Originally created 09/23/04

Spa day assists patients' healing

After Dohnna Boyajian endured her first round of chemotherapy, she used her bald head as a canvas for a Henna design filled with goddess symbols.

"It was something to celebrate, instead of something to remind me of the cancer," she said.

And for Regina Orlosky, she says her life only gained meaning after she was diagnosed with endometrial cancer. She said she is blessed to have a caring son, a fianc who finds her sexy and a desire to stay fit.

"I wake up, I smile, I laugh," Ms. Orlosky said. "I sound stupid, but it helps."

They are two women who have used positivity and laughter to beat gynecological cancer.

On Wednesday, they were joined by 20 other survivors who were all treated to a day of pampering at Tuscany Spa during a program put on by the Medical College of Georgia's Gynecological Cancer Support Group.

Dr. Sharad Ghamande, an assistant professor of gynecological oncology at MCG, started off the emotional event with what he said was a necessary component for cancer treatment, humor.

Among his list of top 10 ways patients know they're in remission was "caring about bad hair days again."

He said the point of Spa Day was to give back to an incredible group of people.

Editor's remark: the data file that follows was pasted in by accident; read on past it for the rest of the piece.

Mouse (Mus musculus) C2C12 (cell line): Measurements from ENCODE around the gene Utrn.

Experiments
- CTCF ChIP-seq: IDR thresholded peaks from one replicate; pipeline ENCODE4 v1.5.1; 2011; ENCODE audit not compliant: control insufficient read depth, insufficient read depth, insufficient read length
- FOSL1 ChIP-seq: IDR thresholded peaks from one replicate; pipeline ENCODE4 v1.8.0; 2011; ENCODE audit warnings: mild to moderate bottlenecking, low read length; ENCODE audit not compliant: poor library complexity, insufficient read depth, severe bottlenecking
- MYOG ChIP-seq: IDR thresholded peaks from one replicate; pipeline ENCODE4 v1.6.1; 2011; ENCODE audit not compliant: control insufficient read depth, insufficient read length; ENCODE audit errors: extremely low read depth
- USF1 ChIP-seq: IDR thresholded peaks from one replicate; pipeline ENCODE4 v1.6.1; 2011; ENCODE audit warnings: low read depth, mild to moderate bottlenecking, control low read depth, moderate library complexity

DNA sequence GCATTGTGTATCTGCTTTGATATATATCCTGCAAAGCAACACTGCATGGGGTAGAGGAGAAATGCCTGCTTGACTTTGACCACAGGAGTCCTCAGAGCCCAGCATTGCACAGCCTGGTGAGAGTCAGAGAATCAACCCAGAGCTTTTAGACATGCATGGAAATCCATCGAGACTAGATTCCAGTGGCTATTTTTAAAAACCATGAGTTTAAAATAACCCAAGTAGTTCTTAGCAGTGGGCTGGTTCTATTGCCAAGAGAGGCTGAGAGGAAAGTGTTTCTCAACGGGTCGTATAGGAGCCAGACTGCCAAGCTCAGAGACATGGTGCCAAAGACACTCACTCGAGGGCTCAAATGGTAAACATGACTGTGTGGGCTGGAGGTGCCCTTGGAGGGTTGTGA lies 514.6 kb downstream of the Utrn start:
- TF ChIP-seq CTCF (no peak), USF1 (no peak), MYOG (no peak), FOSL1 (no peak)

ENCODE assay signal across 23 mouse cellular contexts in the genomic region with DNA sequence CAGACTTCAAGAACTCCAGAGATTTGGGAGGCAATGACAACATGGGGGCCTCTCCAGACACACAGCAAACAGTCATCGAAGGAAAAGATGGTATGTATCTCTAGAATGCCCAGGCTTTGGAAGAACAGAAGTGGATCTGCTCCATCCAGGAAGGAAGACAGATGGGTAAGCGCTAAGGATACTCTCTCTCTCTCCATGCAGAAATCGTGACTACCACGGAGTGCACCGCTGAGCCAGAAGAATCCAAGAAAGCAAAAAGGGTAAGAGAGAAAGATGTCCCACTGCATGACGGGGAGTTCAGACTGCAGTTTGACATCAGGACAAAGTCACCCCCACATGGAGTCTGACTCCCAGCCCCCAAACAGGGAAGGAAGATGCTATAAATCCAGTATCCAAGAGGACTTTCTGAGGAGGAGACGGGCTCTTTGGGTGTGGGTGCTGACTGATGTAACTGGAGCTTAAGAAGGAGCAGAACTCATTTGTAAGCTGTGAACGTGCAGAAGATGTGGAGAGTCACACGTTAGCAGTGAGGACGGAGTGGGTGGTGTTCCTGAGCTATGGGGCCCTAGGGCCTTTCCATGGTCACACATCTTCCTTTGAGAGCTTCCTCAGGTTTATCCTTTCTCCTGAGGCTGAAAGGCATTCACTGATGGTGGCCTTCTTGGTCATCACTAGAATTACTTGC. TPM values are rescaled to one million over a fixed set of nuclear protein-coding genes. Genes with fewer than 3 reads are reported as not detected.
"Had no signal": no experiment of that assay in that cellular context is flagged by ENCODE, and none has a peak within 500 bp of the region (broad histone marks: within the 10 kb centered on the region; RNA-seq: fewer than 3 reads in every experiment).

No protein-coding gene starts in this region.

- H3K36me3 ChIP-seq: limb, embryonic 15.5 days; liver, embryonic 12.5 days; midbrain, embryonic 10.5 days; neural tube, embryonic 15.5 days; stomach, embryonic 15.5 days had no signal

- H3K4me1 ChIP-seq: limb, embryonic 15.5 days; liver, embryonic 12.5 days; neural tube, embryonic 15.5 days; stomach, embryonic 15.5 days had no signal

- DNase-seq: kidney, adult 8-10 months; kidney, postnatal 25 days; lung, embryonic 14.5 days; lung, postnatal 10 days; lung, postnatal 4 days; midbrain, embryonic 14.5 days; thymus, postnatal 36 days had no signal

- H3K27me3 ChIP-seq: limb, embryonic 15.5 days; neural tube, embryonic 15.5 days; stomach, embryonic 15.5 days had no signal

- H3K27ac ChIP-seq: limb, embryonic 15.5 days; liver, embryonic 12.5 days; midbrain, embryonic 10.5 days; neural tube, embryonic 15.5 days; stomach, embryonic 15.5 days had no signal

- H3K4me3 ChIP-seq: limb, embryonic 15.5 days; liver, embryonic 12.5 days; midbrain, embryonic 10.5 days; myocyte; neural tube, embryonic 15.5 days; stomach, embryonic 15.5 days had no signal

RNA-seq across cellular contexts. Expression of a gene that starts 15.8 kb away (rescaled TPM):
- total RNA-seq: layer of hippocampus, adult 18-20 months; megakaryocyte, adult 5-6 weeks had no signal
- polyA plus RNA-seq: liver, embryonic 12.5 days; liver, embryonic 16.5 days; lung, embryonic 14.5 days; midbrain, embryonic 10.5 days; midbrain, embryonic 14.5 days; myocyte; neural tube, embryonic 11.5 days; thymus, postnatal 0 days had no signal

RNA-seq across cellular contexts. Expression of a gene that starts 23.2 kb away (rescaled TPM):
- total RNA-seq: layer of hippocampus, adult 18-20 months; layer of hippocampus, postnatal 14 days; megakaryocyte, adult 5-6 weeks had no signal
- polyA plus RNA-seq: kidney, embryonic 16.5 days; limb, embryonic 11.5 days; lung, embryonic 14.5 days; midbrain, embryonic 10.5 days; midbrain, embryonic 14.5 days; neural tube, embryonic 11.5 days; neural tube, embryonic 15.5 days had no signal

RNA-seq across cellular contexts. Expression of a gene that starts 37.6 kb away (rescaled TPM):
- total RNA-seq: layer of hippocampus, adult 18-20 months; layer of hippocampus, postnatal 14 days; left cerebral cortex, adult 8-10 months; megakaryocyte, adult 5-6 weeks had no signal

"Sometimes because of the chemo and the treatments, these women have a real problem with body image," Dr. Ghamande said. "This is our way of encouraging them to be proud of their bodies."

Throughout the afternoon the women snacked, drank wine and received spa services of their choice.

Ms. Boyajian elected to take off her wig for a scalp massage.

"I wonder if they've ever given a scalp massage to someone without hair," she said with a giggle.

In addition to her manicure, Ms. Orlosky led a relaxing yoga/pilates class to teach the other women how she relieves stress.

The Gynecological Cancer Support Group was formed less than six months ago by Christina Wilson, who was diagnosed with cervical cancer 2 years ago.

"I was so frightened and wanted to speak to someone about it, but there was no one to go to," she said.

Usually about 20 to 30 women with gynecological cancer - and the occasional family member - attend the group's monthly meetings to bond with others like them.

"I tell them 'we can take care of their medical needs, but you need to talk to someone who's been there before,'" Dr. Ghamande said.

"(The group) is a safe environment for them and a very compassionate forum."

Reach Dena Levitz at (706) 823-3339 or dena.levitz@augustachronicle.com.

COMMON Types of cancer

Although there are many rare forms of gynecological cancer, the three most common forms are ovarian, cervical and endometrial cancer. For more information on the Gynecological Cancer Support Group, 721-3992.

Source: Medical College of Georgia


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